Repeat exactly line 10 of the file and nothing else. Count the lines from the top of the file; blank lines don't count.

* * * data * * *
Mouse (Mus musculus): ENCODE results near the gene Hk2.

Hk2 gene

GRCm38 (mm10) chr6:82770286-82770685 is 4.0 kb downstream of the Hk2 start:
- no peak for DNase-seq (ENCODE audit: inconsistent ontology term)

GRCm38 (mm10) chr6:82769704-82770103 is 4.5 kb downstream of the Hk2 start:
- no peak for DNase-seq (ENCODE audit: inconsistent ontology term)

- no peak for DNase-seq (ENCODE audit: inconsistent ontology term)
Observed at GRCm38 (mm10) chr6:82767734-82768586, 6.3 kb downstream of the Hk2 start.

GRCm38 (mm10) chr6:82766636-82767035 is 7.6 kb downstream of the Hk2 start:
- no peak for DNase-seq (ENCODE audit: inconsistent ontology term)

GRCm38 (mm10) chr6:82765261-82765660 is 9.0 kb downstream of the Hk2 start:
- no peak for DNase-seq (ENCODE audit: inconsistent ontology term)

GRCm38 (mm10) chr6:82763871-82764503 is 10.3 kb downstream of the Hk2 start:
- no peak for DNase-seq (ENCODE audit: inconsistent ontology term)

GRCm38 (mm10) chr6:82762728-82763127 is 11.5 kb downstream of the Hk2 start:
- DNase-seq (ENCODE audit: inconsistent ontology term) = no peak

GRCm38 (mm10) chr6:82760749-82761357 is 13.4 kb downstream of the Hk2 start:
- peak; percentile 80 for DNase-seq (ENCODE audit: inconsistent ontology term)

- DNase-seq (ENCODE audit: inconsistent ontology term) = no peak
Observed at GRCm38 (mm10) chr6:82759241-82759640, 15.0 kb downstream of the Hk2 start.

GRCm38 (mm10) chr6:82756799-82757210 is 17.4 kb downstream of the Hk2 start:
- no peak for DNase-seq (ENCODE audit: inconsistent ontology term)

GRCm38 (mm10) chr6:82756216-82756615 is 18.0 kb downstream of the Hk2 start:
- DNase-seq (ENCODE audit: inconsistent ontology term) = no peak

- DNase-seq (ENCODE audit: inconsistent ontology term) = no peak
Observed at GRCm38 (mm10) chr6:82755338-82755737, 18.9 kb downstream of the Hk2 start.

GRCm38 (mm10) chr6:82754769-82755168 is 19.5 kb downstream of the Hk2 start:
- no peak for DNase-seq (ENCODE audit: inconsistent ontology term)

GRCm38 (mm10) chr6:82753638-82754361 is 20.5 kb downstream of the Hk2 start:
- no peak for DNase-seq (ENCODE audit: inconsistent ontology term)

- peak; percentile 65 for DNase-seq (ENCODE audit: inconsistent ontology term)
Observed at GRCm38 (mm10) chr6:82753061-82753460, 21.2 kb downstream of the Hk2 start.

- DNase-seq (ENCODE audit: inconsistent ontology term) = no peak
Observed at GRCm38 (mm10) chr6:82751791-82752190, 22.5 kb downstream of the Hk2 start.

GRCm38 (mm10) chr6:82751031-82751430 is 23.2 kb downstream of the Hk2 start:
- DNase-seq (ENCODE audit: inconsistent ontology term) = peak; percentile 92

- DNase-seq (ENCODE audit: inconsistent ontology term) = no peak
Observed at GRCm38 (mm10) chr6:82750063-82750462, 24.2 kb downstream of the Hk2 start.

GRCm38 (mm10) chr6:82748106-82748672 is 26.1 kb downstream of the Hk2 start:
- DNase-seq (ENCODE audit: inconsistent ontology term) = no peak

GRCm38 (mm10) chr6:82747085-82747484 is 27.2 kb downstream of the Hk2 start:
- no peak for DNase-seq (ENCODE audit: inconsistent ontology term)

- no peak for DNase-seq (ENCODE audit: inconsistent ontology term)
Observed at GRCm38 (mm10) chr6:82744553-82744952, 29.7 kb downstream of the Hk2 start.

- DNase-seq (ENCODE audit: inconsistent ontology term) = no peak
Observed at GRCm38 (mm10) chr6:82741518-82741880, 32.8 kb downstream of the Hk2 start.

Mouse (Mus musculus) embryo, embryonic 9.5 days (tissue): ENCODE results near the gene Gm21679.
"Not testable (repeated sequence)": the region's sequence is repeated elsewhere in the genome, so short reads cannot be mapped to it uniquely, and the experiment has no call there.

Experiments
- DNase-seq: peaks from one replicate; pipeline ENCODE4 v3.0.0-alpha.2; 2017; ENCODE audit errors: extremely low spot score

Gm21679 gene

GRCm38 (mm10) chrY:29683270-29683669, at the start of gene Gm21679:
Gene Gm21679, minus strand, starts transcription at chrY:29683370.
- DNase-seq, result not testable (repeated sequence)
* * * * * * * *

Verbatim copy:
- no peak for DNase-seq (ENCODE audit: inconsistent ontology term)